Rebecca Giggs’s lyrical new book, “Fathoms,” begins and ends with dead whales. The first, a beached humpback juvenile, was pushed back to the sea by concerned onlookers, only to swim again to shore, where it died, Giggs writes, crushed on land by the weight of its own bones. The second, a humpback already days dead, was washed into a tidal pool outside Sydney, where it was, by turns, gawked at and grieved by a crowd of the curious.
Whales — whether dead or alive — are a spectacle. We are drawn not just by their size but by an almost spiritual allure. The gigantic creatures are stand-ins for the sea, Giggs tells us, poster children of boundlessness itself. But that boundlessness is under siege as we humans increasingly use the world’s oceans as slaughterhouses and dumping grounds.
The good news is that in an age when ocean garbage gyres are visible from space and fisheries everywhere are crashing, whales endure. Centuries of whaling — the most intensive commercial exploitation of any wild animal on Earth — decimated some populations. Yet remarkably, no commercial species of whale went extinct. The global anti-whaling movement of the 1970s led to a ban in 1982. Japan and a few other countries still retain small quotas, but the centuries-long killing spree is over.
The ban bought whales time, Giggs says, but no assured future. Sperm whales and humpback numbers have bounced back. However, new threats abound. Excess carbon dioxide in the atmosphere has acidified the oceans, killing off many krill, the shrimplike crustacean that some whale species eat. The charismatic animals are increasingly struck by ships, entangled in abandoned fishing nets and deafened by the booms of the seismic cannons used during underwater oil prospecting. They are also being poisoned by a witches brew of industrial chemicals that concentrate in their oily blubber. The two dead humpbacks that Giggs writes about needed to be treated as toxic waste, so fouled was their flesh by pollutants.
Cetaceans are an older — perhaps wiser — lineage than our own. Their very presence on Earth can seem redemptive, Giggs writes, in an age when the living world is rapidly being decimated. Moreover, whales challenge our smug anthropocentrism and belief that we have the world figured out. They have big brains, but scientists can’t say what exactly they use that prodigious brain power for. Whales are master communicators, forming “linguistic” communities whose vocalizations, in the case of humpbacks and related species, can resemble songs in their intricacy and aesthetic appeal. Still, nobody is sure what the songs mean or why whales sing them.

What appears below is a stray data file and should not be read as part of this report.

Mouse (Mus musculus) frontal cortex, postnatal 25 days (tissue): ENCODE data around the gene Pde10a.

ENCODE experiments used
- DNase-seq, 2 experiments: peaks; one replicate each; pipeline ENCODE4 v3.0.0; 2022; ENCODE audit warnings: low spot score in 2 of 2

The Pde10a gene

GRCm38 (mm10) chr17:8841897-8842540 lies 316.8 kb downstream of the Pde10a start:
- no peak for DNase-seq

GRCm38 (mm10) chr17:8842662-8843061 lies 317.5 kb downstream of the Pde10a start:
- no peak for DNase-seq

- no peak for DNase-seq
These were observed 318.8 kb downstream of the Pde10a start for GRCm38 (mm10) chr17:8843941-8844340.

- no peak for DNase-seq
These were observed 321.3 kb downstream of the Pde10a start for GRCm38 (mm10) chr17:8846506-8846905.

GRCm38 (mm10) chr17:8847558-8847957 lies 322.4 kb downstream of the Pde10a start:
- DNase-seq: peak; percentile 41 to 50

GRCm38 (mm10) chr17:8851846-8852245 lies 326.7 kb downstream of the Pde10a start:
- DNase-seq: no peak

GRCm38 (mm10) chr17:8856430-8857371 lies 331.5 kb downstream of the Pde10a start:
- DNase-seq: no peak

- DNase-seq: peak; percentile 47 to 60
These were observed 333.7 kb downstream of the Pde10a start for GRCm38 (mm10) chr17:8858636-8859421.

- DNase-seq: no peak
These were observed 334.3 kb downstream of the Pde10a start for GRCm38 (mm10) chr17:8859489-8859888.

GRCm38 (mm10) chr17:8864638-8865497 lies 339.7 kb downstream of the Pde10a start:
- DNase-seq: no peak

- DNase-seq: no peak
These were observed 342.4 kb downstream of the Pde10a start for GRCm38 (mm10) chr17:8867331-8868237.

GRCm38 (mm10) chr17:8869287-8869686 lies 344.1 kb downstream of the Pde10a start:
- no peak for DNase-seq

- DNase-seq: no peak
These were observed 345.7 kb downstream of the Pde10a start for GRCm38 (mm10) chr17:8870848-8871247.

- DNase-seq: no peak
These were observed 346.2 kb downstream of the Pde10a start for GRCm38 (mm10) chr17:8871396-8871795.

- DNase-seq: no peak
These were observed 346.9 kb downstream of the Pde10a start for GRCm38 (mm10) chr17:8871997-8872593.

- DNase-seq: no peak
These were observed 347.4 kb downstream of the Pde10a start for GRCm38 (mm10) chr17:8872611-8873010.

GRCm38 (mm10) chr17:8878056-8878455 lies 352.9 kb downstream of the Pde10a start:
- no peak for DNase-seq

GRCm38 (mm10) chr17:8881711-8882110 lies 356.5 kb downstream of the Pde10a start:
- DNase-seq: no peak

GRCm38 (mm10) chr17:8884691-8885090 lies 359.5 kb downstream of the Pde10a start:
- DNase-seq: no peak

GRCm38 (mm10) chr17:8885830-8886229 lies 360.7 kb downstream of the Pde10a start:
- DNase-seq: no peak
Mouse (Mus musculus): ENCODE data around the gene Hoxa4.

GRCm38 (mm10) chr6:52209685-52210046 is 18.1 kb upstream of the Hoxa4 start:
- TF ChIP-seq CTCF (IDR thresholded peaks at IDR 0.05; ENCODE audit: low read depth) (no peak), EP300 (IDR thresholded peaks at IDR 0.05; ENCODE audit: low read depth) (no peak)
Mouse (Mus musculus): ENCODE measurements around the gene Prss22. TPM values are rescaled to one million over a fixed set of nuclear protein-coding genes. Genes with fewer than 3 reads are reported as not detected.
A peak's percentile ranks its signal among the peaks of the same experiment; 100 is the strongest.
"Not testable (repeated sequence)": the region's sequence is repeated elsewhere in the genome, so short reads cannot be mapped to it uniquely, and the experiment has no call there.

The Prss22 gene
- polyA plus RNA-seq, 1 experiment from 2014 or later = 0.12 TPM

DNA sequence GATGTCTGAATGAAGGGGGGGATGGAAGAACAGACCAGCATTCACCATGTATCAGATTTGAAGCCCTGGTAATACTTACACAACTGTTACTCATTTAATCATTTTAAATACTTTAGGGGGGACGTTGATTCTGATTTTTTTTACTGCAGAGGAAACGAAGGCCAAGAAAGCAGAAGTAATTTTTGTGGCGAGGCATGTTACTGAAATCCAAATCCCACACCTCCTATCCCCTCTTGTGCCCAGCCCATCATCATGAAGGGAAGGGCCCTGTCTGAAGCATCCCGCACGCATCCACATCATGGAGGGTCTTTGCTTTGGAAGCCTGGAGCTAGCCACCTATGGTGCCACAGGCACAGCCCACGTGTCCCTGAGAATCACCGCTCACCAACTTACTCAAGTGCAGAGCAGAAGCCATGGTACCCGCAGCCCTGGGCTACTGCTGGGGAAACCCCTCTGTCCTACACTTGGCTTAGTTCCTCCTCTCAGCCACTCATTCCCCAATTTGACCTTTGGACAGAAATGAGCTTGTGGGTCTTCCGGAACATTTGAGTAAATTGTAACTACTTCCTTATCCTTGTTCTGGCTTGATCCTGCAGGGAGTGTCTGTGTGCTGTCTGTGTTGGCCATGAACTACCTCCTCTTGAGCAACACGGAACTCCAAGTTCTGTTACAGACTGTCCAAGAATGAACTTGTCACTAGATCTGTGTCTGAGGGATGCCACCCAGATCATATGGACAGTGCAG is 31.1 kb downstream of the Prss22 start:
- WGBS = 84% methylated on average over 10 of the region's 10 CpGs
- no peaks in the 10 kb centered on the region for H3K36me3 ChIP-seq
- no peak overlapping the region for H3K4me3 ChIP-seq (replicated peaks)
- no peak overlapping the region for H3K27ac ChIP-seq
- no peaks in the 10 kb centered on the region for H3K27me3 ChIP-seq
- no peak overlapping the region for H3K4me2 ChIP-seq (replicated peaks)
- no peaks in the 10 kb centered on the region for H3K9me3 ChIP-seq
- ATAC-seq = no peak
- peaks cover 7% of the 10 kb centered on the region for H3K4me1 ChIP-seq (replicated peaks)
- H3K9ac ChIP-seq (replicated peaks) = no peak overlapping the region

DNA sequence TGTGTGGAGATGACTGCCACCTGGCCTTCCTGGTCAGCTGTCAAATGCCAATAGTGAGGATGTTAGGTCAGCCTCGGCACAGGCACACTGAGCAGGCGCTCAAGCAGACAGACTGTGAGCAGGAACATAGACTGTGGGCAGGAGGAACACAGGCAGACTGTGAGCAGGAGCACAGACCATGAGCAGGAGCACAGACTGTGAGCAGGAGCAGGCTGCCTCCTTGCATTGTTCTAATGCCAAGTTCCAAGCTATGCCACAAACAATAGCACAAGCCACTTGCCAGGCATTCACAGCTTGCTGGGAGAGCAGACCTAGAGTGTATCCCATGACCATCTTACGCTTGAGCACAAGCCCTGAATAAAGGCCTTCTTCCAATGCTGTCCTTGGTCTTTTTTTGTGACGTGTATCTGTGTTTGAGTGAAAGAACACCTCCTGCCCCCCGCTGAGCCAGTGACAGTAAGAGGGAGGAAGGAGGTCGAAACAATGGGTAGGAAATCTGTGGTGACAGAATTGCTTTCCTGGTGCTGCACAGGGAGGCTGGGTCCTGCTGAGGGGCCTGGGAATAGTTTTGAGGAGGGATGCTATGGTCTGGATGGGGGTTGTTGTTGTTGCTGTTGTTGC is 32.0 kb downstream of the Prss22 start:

Other common behaviors are equally enigmatic. In one of the most ecstatic passages in the book, Giggs describes seeing a pod breaching during a whale-watching cruise. “Are the whales leaping? Leaping! How many? Three, four whales. We are gaining on them. . . . We can see the humpbacks sending up great crescents of salt water, slamming their bulk, over and over, against the sea’s surface.”
She confesses to being rattled by the sheer destructive power of these truck-size mammals crashing back to the waves — “like witnessing a demolition from afar.” Why do they do it? One biologist speculates that these leaps dislodge barnacles and other freeloaders from whales’ skins. Another suggests that the thunderous slapping is a way one pod communicates with others nearby. But Giggs wonders if the whales are simply being playful, reveling in their implausible — if momentary — mastery of gravity.
Who are these animals that appear so unlike us, yet are as playful and communicative as we are? Whale mothers breastfeed their young with milk dyed pink by their diet of krill. They are demonstrably affectionate with their babies and typically gentle with humans who cross their paths. They appraise us with basketball-size, unblinking eyes, seeming to peer into our depths and read us, Giggs reports of her own encounter with the dying humpback.
Ecologists are discovering the critical role that whales play in the life of the oceans and even, surprisingly, in the composition of the Earth’s atmosphere, Giggs reports. Their manure fertilizes plankton, and the turbulence of their passage pushes these tiny plants closer to the sunlit surface where they thrive. Plankton absorb carbon dioxide, sequestering carbon at the bottom of the sea when they die, and they emit more than twice as much oxygen as all the rainforests on the planet. “Each whale has been calculated to be worth more than a thousand trees in terms of carbon absorption,” Giggs writes. Protecting whales may be one of the best things that we can do to put the brake on climate change.
Facts like these are eye-opening. But the book shines most brightly in its poetry. A whale sneezing sounds like “a roll-up door slamming,” descending krill are “jerky as little cocktail umbrellas.” Giggs’s writing has an old-fashioned lushness and elaborateness of thought. Still, all that rich language and the author’s meandering philosophical reflections on subjects from parasites to the history of taxonomy can make for slow reading and seem at times to be diversions from the main subject. Also, Giggs focuses too much, for my tastes, on the dying and decomposition of whales and not enough on describing living animals. I wanted more stories about how whales interact with one another and with us.
This is not the book for those kinds of anecdotes. But its finest passages — and they are many — awaken a sense of wonder. That other lives as marvelous and mysterious as these still exist is, for the moment at least, a reason to celebrate.
The World in the Whale
By Rebecca Giggs
Simon & Schuster.
340 pp. $27